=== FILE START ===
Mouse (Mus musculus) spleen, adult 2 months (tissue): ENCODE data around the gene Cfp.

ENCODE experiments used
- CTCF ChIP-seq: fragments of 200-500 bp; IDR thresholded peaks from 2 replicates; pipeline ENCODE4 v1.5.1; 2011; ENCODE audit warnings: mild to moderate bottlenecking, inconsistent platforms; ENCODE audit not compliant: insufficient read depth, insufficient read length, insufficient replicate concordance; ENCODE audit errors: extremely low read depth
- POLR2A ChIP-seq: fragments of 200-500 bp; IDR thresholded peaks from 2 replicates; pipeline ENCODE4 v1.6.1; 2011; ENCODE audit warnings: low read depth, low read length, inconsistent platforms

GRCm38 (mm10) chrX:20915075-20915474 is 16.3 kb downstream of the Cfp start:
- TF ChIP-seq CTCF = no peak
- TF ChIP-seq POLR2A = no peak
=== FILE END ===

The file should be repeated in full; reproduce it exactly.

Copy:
Mouse (Mus musculus) spleen, adult 2 months (tissue): ENCODE data around the gene Cfp.

ENCODE experiments used
- CTCF ChIP-seq: fragments of 200-500 bp; IDR thresholded peaks from 2 replicates; pipeline ENCODE4 v1.5.1; 2011; ENCODE audit warnings: mild to moderate bottlenecking, inconsistent platforms; ENCODE audit not compliant: insufficient read depth, insufficient read length, insufficient replicate concordance; ENCODE audit errors: extremely low read depth
- POLR2A ChIP-seq: fragments of 200-500 bp; IDR thresholded peaks from 2 replicates; pipeline ENCODE4 v1.6.1; 2011; ENCODE audit warnings: low read depth, low read length, inconsistent platforms

GRCm38 (mm10) chrX:20915075-20915474 is 16.3 kb downstream of the Cfp start:
- TF ChIP-seq CTCF = no peak
- TF ChIP-seq POLR2A = no peak